Sterling Area (Closer Co-Operation)

Part of the debate – in the House of Commons at 12:00 am on 22nd February 1952.

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Photo of Mr Harold Wilson Mr Harold Wilson , Huyton 12:00 am, 22nd February 1952

When the hon. Gentleman looks at his speech tomorrow, he will see that he was talking not only about the late Government but about the United States. With regard to those conditions, the hon. Gentleman, a few moments ago, referred to the rice problem in words with which we all agree, and he commented on the fact that one of the main difficulties was that, of the three principal rice-producing areas, two are still prevented from making any major contribution because of the devastation arising from the war. Does not the hon. Gentleman realise that in 1945 the devastation arising from the war was a good deal greater than it is today and that we and the whole Commonwealth were driven into the dollar areas to get the food to live? India was facing starvation and had to go to the United States to get grain. That grain had to be paid for.

The Commonwealth development that went on in 1946 and 1947 required a good deal of American assistance, and we all regret that that was so; but we and the other countries would not, without that loan, have done the amount of development that was achieved. I agree with the hon. Gentleman that the conditions attached to that loan were onerous. I think that they entirely ignored the fact that we and the Commonwealth as a whole had come out of the war a great deal poorer because of the sacrifices made in the war, and America had come out a great deal richer.

Although we voted for the loan because it was essential in the interests of the Commonwealth, I think the conditions attached to it were unfair and unduly onerous; but the alternative—to refuse the conditions and refuse the loan —would have held back Commonwealth development and caused famine and starvation in the Commonwealth. That was something we could not accept, and therefore we had to accept those conditions.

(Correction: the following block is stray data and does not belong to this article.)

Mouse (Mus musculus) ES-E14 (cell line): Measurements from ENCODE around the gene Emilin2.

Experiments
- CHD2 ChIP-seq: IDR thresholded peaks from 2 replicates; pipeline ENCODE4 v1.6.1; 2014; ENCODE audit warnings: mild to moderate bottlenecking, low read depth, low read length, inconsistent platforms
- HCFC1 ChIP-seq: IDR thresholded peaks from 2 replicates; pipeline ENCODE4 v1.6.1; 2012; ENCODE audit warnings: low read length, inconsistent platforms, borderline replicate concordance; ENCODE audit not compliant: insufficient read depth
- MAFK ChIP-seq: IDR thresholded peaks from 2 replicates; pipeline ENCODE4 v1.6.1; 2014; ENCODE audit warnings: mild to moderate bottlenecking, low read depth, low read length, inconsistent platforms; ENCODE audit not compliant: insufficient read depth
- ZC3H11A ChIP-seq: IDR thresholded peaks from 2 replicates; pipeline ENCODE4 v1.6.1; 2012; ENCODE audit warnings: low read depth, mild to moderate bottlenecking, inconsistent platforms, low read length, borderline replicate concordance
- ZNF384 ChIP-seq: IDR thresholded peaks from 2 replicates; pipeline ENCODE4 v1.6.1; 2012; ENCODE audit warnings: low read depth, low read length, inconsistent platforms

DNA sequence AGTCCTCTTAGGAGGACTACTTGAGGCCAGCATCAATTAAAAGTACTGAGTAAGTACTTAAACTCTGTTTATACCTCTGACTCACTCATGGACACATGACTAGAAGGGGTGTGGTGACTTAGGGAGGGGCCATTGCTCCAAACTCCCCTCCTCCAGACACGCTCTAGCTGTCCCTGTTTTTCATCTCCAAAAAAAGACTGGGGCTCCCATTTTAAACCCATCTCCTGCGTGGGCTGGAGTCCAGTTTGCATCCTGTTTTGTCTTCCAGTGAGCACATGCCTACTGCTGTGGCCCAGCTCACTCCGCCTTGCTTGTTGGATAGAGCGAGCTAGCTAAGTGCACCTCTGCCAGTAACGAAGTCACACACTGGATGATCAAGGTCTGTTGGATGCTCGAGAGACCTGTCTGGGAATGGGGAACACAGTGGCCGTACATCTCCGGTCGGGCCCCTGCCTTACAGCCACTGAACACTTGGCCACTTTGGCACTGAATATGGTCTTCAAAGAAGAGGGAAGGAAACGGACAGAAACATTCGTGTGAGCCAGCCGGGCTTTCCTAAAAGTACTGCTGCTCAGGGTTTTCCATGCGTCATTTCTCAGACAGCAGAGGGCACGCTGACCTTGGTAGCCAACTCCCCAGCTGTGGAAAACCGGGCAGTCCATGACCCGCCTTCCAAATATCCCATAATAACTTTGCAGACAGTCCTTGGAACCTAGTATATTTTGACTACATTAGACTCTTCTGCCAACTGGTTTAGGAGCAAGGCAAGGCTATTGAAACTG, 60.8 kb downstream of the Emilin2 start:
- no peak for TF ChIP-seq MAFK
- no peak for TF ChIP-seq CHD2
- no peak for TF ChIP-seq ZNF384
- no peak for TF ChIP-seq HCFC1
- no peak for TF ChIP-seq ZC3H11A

A number of hon. Members on both sides of the House have said that the economic crisis we are now facing is a 20-year crisis; it goes back deeply into the past and it is going to last for a very long time in the future. In an article published in a Sunday newspaper two or three weeks ago I indicated a seven-point programme for dealing with the crisis. I said that it would take 20 years to solve and I put very great emphasis on the need not only to intensify intra-Commonwealth trade but to develop a Commonwealth source of supply of materials and foodstuffs.

Great things have been done in the last six years. When the hon. Gentleman says that the Imperial thesis is a declaration of Conservative faith, I agree; but in the matter of Commonwealth development one judges not by faith but by works, and that is how the party opposite will be judged and how we, also, should be judged. On that test Commonwealth trade in the last six years reached the highest figure in its history, not only in terms of quantity—the amount of trade passing—but in proportion of our total trade. We reached a figure of 50 per cent. of our total imports from Commonwealth sources and a figure very close to that for exports going to the Commonwealth.